What Is Intercommodity Spread?
An interccommodity spread is a sophisticated options trade that attempts to take advantage of the value differential between two or more related commodities, such as crude oil and heating oil, or corn and wheat. A commodity is a necessary good used in commerce that is interchangeable with other commodities of the same type.
A trader of intercommodity spreads will go long on one futures market in a given delivery month while simultaneously going short on the related commodity in the same delivery month.
- An interccommodity spread is an options trade that attempts to take advantage of the value differential between two or more related commodities in the marketplace.
- Intercommodity spread trading requires an understanding of various optioned commodities and the dynamics between them.
- This type of trading is not recommended for inexperienced traders.
- There are few types of intercommodity spreads, including one called a crush spread.
Understanding Intercommodity Spread
Intercommodity spread trading requires knowledge of the dynamics between the various commodities being optioned. For example, wheat typically costs more than corn, but the spread can vary, from perhaps 80 cents to $2 per bushel.
An intercommodity spread trader will know that when the spread between wheat and corn rises to around $1.50, the range will tend to contract, and the price of wheat will drop relative to corn. Conversely, when the wheat/corn spread narrows to around 90 cents per bushel, the cost of wheat tends to increase relative to corn.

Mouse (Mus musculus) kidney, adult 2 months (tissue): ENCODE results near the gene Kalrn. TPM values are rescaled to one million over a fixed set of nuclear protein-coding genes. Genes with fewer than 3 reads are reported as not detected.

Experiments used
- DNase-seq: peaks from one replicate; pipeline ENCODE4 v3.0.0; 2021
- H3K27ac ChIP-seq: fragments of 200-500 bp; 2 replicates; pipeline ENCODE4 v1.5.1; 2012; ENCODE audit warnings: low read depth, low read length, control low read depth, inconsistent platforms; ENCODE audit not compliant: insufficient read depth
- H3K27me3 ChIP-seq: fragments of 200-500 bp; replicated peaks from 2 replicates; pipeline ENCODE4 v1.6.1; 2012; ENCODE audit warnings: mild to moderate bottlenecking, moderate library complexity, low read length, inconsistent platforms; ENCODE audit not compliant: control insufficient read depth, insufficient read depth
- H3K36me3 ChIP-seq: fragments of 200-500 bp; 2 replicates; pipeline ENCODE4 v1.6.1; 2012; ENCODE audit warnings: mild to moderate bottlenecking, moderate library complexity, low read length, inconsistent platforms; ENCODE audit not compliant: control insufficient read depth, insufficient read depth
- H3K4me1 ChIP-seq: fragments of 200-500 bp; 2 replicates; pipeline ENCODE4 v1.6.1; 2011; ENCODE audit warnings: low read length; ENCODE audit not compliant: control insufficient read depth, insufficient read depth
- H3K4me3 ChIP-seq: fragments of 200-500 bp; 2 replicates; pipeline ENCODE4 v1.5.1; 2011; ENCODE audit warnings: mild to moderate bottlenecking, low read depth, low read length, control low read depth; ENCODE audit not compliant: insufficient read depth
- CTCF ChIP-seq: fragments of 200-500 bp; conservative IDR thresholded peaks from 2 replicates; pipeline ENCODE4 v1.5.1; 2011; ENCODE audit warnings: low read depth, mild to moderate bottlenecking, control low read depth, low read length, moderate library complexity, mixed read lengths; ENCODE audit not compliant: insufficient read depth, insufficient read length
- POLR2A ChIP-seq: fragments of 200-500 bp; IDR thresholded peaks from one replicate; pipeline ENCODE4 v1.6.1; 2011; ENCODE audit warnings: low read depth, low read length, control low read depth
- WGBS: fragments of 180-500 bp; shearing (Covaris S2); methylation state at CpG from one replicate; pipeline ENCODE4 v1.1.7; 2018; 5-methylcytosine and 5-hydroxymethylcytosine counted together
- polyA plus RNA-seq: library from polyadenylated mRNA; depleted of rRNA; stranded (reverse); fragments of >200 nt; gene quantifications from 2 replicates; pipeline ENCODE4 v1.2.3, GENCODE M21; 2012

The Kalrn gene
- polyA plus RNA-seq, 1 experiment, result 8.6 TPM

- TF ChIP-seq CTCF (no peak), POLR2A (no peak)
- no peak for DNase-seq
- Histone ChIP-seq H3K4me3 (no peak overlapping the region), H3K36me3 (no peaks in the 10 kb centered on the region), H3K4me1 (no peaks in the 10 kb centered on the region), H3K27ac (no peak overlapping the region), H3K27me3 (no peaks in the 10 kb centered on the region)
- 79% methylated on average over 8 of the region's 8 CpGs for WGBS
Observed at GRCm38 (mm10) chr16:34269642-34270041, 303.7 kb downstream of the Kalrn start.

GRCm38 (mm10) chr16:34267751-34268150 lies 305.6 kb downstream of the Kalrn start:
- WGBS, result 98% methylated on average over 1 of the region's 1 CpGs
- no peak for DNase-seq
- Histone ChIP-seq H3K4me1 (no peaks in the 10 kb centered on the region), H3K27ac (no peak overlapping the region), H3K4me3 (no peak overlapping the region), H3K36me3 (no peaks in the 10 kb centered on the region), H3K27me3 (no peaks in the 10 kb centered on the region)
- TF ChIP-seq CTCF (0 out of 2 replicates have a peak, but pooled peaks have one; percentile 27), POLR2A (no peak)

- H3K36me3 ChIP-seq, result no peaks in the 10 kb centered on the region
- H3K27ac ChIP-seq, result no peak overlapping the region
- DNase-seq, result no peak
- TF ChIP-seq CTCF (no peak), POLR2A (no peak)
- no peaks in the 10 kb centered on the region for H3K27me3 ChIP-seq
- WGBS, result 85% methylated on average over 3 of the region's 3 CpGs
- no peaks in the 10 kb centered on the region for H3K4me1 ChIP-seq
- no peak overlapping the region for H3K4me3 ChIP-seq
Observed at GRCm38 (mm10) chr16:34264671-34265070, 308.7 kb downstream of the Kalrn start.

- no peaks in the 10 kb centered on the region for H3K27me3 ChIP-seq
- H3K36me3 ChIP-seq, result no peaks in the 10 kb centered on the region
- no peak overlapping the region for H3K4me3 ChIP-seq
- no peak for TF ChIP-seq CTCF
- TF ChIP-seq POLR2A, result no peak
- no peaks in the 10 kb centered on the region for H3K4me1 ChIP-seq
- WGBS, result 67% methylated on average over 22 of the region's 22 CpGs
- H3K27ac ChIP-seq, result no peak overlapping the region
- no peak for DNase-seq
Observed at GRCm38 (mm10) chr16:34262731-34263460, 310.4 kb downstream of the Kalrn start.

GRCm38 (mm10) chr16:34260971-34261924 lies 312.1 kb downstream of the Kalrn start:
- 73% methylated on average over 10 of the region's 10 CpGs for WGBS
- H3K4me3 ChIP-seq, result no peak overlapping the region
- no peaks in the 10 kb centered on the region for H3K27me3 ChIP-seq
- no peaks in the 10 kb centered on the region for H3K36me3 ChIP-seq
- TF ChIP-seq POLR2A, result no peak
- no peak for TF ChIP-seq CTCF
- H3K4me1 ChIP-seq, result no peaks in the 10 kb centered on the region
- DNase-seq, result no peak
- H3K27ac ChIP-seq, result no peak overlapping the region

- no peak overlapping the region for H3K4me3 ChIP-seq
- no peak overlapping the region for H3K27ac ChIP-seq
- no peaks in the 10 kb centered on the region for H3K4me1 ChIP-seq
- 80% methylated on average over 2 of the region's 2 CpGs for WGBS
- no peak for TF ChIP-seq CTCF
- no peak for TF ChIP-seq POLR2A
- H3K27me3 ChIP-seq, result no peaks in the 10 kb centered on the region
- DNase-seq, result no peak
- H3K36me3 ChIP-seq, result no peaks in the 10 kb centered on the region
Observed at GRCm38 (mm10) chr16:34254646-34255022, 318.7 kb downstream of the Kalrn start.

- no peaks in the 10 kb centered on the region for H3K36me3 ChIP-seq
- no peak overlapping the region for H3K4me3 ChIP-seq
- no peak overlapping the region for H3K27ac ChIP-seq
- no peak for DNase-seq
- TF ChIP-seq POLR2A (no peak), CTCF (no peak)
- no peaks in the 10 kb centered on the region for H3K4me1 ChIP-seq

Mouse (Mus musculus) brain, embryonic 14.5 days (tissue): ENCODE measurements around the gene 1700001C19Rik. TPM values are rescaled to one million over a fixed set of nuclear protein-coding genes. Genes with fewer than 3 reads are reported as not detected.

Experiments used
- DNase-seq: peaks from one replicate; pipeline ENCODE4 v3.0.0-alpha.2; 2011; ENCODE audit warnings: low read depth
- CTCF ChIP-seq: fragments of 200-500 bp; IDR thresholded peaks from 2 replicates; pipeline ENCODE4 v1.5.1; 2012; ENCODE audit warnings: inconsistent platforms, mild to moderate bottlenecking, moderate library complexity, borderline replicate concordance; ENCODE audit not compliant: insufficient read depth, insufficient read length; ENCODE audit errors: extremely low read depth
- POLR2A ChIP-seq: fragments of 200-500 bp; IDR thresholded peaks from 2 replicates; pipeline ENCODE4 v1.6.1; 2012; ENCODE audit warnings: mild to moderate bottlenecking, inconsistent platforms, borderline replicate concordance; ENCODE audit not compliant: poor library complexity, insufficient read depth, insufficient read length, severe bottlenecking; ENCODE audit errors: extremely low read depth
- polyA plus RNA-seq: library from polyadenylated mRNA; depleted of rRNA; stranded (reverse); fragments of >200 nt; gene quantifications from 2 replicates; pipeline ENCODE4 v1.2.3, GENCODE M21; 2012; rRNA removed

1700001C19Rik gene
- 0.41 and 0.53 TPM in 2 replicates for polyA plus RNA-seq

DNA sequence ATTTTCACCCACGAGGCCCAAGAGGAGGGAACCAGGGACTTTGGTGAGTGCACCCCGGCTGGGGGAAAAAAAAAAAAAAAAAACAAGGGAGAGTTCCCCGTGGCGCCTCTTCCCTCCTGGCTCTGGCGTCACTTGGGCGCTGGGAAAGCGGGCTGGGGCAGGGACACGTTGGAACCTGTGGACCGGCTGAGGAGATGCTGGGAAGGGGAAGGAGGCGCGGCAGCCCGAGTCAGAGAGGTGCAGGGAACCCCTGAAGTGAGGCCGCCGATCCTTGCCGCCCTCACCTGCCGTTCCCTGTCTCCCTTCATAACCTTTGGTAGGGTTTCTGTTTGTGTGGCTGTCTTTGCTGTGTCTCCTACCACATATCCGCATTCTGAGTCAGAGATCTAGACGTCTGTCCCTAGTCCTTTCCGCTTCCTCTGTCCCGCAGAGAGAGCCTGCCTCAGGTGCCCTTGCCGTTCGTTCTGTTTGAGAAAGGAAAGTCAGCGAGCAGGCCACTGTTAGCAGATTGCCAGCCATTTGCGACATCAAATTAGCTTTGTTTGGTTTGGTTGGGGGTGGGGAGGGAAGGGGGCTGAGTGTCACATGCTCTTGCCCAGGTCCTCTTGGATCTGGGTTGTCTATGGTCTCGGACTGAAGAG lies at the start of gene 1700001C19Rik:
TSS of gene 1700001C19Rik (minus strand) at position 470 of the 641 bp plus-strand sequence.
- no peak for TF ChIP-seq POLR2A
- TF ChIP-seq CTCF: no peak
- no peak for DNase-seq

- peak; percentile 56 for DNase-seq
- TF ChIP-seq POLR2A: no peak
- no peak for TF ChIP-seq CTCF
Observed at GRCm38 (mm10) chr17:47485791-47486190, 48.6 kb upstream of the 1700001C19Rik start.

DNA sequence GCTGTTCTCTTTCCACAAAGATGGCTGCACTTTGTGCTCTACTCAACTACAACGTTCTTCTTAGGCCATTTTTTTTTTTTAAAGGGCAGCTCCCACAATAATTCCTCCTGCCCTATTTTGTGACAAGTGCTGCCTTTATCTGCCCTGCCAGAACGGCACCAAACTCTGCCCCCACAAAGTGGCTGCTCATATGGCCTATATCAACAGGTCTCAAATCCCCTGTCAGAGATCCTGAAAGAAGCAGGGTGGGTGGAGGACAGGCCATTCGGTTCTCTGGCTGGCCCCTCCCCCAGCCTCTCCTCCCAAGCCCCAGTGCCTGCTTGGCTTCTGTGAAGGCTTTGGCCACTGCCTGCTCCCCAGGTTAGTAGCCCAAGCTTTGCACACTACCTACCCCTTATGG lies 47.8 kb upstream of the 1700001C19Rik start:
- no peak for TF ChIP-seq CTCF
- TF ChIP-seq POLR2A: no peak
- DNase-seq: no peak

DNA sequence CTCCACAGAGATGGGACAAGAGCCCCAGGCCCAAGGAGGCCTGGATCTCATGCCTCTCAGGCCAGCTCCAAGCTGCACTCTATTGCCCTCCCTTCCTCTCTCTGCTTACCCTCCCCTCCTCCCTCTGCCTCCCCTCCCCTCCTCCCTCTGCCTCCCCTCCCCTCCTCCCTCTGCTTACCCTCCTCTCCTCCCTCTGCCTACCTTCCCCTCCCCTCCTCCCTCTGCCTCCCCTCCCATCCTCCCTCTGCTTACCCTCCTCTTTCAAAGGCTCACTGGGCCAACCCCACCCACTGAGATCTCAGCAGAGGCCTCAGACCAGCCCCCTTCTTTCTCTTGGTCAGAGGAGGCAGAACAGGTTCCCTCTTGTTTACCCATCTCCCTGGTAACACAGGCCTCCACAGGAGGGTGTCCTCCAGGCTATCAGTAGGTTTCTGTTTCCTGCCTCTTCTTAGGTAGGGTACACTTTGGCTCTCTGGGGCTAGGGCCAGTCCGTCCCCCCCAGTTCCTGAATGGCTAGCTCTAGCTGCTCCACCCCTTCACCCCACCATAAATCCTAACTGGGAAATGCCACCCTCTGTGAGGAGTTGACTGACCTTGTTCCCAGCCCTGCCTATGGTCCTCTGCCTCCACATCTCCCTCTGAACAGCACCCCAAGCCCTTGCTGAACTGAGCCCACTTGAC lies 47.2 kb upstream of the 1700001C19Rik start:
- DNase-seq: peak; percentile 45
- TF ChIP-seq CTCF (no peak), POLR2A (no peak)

With this knowledge, a trader can go long on wheat and short on corn when the spread is widening. Or, the trader may go long on corn and short on wheat when the spread is narrowing. In this way, the trader hopes to make money by correctly predicting the price trend.
In this instance, the trader is not concerned with the actual price of each commodity. They are interested in the direction and difference in the price.
Types of Intercommodity Spreads
The crack spread involves the simultaneous purchase of futures in crude oil and refined petroleum products, such as gasoline and heating oil.
A trader might execute what's known as a 3-2-1 crack spread, meaning three long options on crude oil against two short options on gasoline and one short option on heating oil.
The trader could also execute a reverse spread, going long on gas and heating oil, and short on crude oil.
A crush spread is similar but generally applies to agricultural commodities. It involves buying simultaneous long and short futures in a raw product, such as soybeans, and the crushed and refined crop, such as soybean oil. For example, a trader could go long on raw soybeans but sell short on soybean oil futures.
One advantage of intercommodity trading is they often have lower margin requirements than straight futures trades.
Margin is the difference between the total value of securities held in an investor's account and the loan amount from a broker, which allows the trader to borrow more and thus make larger trades. However, leveraged trades can expose the trader to greater risk when spreads move in unexpected directions and may have catastrophic results.